Peter Fincham, who has resigned as controller of BBC One, arrived at the corporation in May 2005.
Mr Fincham blamed a "human error" for the row over the Queen
His move to the BBC marked the end of two decades working in the independent TV sector, most recently overseeing hits such as The X Factor and Jamie's Kitchen.
He had joined Talkback as a producer in 1985.
The company was established by comics Mel Smith and Griff Rhys Jones to make radio programmes, commercials and corporate videos.
A year later he was its managing director, and became chief executive in 2003.
He had played an integral role in Talkback's merger with Thames, which brought together his company's ground-breaking comedy with the solid background in drama offered by Thames.
At the time of his appointment, BBC director of television Jana Bennett hailed him as one of "maybe 10 people who have shaped television over the last decade".
"He has a formidable track record in delivering original and outstanding programmes across a range of modern public service genres, and the knack of making them appeal to broad audiences," she said in a statement two-and-a-half years ago.
Mr Fincham described how he felt BBC One had to be popular and successful, without necessarily seeking high viewing figures.
Doctor Who was one of Peter Fincham's biggest hits at BBC One
"I'll be chasing success, and that's not just measured in terms of ratings," he said.
As the channel's creative leader, he was responsible for its editorial vision as well as the way it commissioned programmes - and then scheduled them.
But he was thrust into the media spotlight in July, after a press conference for BBC One's autumn launch.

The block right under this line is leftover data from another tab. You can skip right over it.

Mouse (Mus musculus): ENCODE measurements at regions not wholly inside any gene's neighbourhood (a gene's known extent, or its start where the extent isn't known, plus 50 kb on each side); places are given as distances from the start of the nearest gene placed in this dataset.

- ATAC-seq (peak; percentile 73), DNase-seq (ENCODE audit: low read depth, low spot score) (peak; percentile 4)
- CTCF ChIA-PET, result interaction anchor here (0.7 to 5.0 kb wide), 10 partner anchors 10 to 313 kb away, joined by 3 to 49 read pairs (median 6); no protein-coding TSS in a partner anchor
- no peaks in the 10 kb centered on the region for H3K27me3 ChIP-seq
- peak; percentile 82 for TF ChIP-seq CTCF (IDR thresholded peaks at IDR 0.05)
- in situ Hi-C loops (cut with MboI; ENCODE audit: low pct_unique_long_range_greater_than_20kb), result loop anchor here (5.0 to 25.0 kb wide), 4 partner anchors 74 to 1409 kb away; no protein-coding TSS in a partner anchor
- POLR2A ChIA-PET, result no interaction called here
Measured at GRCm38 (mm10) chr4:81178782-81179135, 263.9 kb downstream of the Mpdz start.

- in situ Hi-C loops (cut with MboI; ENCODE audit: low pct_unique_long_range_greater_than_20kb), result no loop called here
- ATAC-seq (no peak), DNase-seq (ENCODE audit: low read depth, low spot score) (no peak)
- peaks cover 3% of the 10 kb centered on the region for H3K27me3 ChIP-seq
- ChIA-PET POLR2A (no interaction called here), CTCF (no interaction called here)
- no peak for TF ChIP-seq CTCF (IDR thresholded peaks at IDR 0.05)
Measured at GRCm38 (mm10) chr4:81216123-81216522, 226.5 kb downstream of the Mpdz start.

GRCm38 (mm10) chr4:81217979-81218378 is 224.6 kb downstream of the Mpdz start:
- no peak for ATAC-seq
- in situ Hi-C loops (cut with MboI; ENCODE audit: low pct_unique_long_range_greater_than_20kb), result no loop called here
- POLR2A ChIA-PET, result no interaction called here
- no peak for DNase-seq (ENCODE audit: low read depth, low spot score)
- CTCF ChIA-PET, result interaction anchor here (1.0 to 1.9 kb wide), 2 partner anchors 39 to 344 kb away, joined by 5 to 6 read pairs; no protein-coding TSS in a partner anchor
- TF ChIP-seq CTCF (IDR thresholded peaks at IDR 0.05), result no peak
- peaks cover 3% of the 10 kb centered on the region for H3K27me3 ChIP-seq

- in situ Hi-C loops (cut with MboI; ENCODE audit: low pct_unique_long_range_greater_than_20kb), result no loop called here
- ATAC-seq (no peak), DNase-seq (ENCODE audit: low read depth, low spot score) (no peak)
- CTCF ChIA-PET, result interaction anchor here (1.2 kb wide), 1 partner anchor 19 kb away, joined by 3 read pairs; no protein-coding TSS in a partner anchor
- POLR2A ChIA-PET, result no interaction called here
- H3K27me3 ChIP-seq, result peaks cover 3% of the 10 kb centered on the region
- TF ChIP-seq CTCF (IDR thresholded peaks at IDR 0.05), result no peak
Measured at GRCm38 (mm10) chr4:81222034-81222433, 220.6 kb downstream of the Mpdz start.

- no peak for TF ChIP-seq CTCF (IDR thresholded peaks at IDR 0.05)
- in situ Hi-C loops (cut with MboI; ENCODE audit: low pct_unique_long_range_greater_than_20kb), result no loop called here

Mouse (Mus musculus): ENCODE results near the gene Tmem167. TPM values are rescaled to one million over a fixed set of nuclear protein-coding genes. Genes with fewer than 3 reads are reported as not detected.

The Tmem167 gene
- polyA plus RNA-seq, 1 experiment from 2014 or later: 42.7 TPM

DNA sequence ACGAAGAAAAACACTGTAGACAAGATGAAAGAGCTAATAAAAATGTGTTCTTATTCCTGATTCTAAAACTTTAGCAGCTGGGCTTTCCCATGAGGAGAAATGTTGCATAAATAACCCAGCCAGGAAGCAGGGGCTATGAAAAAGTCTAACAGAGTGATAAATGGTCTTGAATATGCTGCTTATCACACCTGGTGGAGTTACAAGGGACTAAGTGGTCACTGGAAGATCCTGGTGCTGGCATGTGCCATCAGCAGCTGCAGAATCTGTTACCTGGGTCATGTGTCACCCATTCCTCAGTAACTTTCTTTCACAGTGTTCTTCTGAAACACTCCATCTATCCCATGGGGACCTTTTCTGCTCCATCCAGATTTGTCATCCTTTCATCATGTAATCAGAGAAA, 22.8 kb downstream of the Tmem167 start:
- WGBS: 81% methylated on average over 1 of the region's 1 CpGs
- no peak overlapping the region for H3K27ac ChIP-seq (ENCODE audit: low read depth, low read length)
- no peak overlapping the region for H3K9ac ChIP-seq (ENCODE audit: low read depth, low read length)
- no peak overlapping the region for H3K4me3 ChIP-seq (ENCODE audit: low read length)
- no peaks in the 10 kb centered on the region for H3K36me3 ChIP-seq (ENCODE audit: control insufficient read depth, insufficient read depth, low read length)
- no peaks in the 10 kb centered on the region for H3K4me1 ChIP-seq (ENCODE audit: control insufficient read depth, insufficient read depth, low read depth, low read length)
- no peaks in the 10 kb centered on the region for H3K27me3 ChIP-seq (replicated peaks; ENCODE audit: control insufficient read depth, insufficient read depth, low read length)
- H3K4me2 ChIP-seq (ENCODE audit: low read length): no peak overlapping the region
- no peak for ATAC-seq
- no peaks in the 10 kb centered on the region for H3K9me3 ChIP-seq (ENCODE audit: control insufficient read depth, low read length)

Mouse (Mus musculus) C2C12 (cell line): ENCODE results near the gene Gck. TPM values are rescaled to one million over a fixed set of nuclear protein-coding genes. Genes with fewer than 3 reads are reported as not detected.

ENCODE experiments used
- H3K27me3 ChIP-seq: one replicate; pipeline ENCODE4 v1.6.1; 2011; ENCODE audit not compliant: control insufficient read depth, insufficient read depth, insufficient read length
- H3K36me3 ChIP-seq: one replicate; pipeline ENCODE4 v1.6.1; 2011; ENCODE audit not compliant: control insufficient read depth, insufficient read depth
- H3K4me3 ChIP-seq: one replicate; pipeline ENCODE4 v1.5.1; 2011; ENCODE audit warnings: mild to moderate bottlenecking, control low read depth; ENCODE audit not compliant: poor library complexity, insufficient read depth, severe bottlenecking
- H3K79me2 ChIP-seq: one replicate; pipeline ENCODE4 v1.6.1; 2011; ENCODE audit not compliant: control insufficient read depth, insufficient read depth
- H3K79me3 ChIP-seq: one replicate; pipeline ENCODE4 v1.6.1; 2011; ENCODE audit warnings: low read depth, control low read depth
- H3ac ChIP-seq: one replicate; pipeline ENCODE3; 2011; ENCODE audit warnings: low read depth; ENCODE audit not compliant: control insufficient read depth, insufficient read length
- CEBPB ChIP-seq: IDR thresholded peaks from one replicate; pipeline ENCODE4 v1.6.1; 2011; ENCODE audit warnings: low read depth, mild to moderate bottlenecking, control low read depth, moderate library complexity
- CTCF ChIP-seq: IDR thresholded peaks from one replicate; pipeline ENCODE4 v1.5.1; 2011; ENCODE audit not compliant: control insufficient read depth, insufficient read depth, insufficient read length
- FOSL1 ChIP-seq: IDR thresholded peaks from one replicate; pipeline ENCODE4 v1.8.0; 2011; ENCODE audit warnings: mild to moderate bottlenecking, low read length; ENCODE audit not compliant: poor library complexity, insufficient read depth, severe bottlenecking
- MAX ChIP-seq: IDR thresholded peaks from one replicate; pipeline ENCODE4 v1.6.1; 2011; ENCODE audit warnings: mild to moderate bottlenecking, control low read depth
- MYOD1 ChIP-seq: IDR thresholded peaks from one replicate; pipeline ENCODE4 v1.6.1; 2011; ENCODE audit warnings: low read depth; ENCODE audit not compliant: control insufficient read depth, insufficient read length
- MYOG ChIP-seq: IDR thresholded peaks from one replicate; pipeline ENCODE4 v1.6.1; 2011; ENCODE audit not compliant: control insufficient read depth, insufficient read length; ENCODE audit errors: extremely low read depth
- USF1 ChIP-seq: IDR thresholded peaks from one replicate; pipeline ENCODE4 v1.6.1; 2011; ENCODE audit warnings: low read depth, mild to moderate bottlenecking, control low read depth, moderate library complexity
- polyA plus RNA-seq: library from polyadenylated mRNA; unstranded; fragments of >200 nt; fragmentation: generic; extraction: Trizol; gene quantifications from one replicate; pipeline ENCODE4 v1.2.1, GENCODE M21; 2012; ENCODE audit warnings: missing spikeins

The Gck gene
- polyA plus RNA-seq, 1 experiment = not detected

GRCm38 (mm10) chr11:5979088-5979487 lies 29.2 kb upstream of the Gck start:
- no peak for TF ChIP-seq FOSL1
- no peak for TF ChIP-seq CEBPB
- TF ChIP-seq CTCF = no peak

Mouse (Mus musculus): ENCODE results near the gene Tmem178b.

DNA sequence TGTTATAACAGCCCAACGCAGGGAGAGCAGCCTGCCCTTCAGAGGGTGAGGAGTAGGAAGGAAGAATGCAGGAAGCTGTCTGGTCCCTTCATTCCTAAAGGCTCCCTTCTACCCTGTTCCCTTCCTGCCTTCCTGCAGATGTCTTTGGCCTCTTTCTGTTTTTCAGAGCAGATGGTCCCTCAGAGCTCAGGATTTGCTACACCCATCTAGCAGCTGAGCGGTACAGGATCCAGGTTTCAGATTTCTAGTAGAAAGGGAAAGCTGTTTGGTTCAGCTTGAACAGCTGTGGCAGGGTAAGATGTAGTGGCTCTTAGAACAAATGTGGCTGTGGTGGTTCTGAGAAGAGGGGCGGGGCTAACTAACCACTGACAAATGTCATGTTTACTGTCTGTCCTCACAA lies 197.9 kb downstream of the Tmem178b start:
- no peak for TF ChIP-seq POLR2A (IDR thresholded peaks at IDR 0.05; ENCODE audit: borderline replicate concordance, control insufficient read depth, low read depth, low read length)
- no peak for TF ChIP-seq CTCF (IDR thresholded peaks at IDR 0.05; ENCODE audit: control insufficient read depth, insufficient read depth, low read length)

He introduced a documentary trailer that he said showed the Queen storming out of a photo shoot "in a huff" - and the monarch's supposed tantrum made headlines around the world.
But the clip had been edited out of sequence and the Queen had not stormed out at all. The fallout ultimately forced Mr Fincham to quit.
Indeed, more of Mr Fincham's programmes have hit the headlines this year as part of the industry's crisis of trust.
The decision to let a studio visitor pose as the winner of a phone-in competition on Blue Peter led to a £50,000 fine for the BBC by regulator Ofcom.
Blue Peter's cat was named Socks even though Cookie topped a poll
It also emerged the result of a poll to name a cat had been altered. The show's editor has now left his job.
And it transpired that members of the production team had "won" phone-in competitions on Comic Relief in March and Sport Relief in July 2006.
But Mr Fincham also enjoyed success among critics and audiences.
BBC One was named terrestrial channel of the year at the Edinburgh TV Festival in August, recognising Mr Fincham's achievements in programming, while Doctor Who won best programme.
At the time, just weeks after the controversy over the Queen, he described the award as "the best thing that's happened to me all month".
He said was "very lucky to be running BBC One", adding it was a job he "loved".
"I hope I'll be doing it for a good while yet," he told TV industry figures who had gathered in the Scottish capital.
But this did not turn out to be the case.